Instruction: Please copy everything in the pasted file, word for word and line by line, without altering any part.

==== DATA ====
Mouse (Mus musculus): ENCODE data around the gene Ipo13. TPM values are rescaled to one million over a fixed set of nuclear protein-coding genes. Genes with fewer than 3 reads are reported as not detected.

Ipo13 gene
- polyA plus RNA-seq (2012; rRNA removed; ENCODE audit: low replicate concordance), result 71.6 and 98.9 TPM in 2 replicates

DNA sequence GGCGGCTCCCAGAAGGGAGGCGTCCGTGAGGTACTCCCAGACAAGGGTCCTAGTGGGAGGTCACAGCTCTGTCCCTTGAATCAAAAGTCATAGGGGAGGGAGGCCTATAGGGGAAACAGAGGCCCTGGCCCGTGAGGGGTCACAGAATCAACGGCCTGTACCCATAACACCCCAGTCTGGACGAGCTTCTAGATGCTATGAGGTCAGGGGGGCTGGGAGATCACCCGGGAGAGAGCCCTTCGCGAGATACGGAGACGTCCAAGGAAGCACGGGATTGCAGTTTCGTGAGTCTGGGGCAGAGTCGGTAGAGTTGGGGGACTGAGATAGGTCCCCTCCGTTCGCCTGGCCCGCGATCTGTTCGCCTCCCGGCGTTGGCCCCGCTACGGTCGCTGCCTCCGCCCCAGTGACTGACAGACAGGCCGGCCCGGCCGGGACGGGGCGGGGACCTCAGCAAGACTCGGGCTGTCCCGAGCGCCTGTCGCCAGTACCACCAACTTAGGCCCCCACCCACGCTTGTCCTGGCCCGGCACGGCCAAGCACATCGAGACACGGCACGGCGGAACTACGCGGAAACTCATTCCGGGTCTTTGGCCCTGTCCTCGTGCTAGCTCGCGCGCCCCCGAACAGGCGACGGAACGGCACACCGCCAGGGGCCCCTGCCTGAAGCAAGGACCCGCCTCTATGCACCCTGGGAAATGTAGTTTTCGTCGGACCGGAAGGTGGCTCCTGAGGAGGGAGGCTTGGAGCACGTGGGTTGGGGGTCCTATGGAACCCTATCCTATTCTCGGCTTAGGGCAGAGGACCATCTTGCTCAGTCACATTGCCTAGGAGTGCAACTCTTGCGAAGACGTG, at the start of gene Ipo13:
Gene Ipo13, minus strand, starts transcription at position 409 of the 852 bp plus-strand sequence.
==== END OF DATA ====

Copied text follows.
Mouse (Mus musculus): ENCODE data around the gene Ipo13. TPM values are rescaled to one million over a fixed set of nuclear protein-coding genes. Genes with fewer than 3 reads are reported as not detected.

Ipo13 gene
- polyA plus RNA-seq (2012; rRNA removed; ENCODE audit: low replicate concordance), result 71.6 and 98.9 TPM in 2 replicates

DNA sequence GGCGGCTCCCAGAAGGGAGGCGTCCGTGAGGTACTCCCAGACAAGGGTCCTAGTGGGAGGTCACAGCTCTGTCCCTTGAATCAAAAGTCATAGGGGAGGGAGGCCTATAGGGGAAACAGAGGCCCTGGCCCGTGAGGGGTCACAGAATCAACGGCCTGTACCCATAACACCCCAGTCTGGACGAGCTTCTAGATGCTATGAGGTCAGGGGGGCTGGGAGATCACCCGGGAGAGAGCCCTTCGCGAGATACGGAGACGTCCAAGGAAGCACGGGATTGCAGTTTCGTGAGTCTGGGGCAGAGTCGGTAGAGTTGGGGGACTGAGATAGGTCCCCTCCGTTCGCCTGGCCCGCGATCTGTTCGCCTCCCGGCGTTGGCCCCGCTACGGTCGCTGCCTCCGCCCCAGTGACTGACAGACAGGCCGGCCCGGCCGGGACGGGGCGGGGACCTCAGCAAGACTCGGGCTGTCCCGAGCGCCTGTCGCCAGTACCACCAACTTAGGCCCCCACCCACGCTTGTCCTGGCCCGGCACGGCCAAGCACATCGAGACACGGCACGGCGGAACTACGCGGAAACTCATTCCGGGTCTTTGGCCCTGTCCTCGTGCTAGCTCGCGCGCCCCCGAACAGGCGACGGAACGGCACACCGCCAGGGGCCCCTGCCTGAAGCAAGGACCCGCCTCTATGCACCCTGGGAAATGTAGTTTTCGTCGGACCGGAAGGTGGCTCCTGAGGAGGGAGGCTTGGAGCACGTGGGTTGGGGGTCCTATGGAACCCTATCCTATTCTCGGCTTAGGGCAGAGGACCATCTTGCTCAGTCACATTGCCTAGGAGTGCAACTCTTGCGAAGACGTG, at the start of gene Ipo13:
Gene Ipo13, minus strand, starts transcription at position 409 of the 852 bp plus-strand sequence.